‹ Back to Columns

OSHA Releases Semi-Annual Regulatory Agenda

Stephanie Salmon

In December 2021, the Department of Labor released its Fall 2021 regulatory agenda, which provides the status of and projected dates for all potential regulations listed in three stages: pre-rule, proposed rule, and final rule.  

The following rulemakings are of particular interest to the metalcasting industry:

  • Powered Industrial Trucks Design Standard: OSHA will issue a notice of proposed rulemaking to update its powered industrial truck standard, as well as collect information to evaluate the need to update requirements related to the maintenance and use of powered industrial trucks and training of operators. The proposed rule (November 2021) is delayed.
  • Improve Tracking of Workplace Injuries and Illnesses Final Rule: The agency proposes to restore the requirement to electronically submit to OSHA information from the OSHA Form 300 and OSHA Form 301 for establishments with 250 or more employees. Under the current regulation, these establishments are only required to electronically submit information from the OSHA Form 300A. The proposed rule (December 2021) is delayed.
  • Occupational Exposure to Crystalline Silica: Revisions to Medical Surveillance Provisions for Medical Removal Protection: OSHA omitted medical removal protection provisions in its 2015 crystalline silica rule. Typically, medical removal protection provisions require employers to (1.) temporarily remove an employee from exposure when a written medical opinion recommends removal and (2.) maintain the employee’s status quo, including earnings, rights, and benefits during the removal period. Proposed rule: March 2022.
  • Permanent Airborne Infection Disease Standard: OSHA will consider addressing airborne infectious diseases beyond just COVID-19, including tuberculosis, varicella disease (chickenpox, shingles), and measles, as well as new and emerging infectious disease threats, such as severe acute respiratory syndrome, and pandemic influenza. Whether such a standard will apply to just health care or all industries, or somewhere in between, is unknown at this point. Proposed rule: April 2022.
  • Lockout/Tagout: OSHA is expected to issue a notice of proposed rulemaking to address computer-controlled lockout/tagout equipment, which aren’t configured for physical locks to be attached. Proposed rule: September 2022.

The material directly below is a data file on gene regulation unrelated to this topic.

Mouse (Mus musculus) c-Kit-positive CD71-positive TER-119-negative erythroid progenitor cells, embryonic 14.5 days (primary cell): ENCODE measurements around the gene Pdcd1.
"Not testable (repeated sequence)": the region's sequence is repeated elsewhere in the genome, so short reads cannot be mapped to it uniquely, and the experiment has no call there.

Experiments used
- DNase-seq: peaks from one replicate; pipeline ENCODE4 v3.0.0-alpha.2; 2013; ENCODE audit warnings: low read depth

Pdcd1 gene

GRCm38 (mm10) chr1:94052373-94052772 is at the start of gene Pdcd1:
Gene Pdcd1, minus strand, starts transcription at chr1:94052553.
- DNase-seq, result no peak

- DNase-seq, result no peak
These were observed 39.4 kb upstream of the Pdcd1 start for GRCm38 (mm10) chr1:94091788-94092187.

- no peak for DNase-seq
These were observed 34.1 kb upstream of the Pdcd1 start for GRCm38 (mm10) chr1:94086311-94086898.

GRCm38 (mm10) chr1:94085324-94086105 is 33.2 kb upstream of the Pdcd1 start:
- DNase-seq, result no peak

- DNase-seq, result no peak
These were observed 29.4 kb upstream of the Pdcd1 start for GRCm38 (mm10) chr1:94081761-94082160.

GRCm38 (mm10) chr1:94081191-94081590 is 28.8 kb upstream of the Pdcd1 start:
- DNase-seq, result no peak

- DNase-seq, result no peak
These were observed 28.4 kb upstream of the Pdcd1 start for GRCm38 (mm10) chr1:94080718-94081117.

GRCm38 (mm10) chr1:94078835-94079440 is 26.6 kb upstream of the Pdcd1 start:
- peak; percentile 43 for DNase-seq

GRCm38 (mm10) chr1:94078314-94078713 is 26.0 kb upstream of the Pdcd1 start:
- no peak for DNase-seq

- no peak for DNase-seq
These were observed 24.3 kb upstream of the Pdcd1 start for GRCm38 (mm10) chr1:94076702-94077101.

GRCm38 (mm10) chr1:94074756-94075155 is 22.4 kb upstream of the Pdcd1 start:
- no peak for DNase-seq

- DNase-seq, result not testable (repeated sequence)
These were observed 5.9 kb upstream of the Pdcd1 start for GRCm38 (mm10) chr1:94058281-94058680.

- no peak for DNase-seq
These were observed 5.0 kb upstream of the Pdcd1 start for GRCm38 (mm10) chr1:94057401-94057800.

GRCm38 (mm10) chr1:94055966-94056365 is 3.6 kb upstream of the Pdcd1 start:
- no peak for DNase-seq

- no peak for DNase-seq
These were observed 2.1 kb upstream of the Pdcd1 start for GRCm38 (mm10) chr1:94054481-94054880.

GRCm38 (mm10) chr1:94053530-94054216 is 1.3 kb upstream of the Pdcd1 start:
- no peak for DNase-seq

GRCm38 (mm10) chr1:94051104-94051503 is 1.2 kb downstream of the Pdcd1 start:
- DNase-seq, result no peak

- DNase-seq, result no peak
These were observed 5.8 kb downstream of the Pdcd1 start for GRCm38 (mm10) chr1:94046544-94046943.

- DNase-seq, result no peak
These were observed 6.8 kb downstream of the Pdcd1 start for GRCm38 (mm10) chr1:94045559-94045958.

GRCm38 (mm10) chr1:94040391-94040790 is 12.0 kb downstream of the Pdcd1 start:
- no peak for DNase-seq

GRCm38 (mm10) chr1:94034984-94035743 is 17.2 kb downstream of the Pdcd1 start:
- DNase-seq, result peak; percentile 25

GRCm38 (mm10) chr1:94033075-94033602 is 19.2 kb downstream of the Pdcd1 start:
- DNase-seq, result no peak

AFS will be actively involved in and submitting comments on other upcoming rules that are still in early stages of development, including:

  • Heat Illness Prevention in Outdoor and Indoor Work Settings: On October 27, 2021, OSHA issued an Advance Notice of Proposed Rulemaking on Heat Injury & Illness Prevention in Outdoor and Indoor Work Settings. Currently, OSHA does not have a specific standard governing hazardous heat conditions at workplaces. AFS submitted comments to OSHA on January 26, 2022.
  • Process Safety Management and Prevention of Major Chemical Accidents.
  • Mechanical Power Presses Update.
  • Blood Lead Level for Medical Removal.


OSHA and EPA Civil Penalties Increase for 2022

The Occupational Safety and Health Administration (OSHA) and the Environmental Protection Agency (EPA) are raising their civil penalty amounts for violations of the Occupational Safety and Health Act and environmental statues by over 6% in 2022.  The changes are made annually to adjust for inflation. The new OSHA penalty amounts are applicable to OSHA citations issued after January 15, 2022, for violations occurring after July 15, 2021. These penalties will apply to all citations issued by OSHA beginning January 15, including for employers that currently have an open inspection with OSHA.

EPA’s 2022 penalties are effective where the penalty was assessed on or after January 12, 2022. EPA’s 2021 penalties remain effective for violations that occurred after November 2, 2015, where the penalty was assessed on or after December 23, 2020, but before January 12, 2022.    

Ban the Box Hiring Law Applies to Federal Contracts

Federal contractors no longer can inquire about an applicant’s criminal history before extending a conditional job offer to work on a government contract.  The restriction took effect December 20, 2021.  

The law bans civilian and defense executive agencies from either awarding federal contracts or releasing payment to a contractor that violates the statutory requirements. Specifically, as a condition of either contract award or receiving payment on a contract, government contractors may not request a job applicant on the contract to disclose his or her criminal history information prior to  extending a conditional offer of employment.

Exceptions to the restriction exist when: (1.) consideration of the criminal history record is required by law; or (2.) the employee will have access to classified information or have sensitive law enforcement or national security duties, if hired.

At least 16 states and 22 cities currently prohibit private employers from inquiring about criminal conviction history on job applications, and approximately 37 cities and counties have laws affecting government contractors as well. Metalcasters that are federal contractors should review their applications and hiring practices to ensure they are complying with the recently enacted law.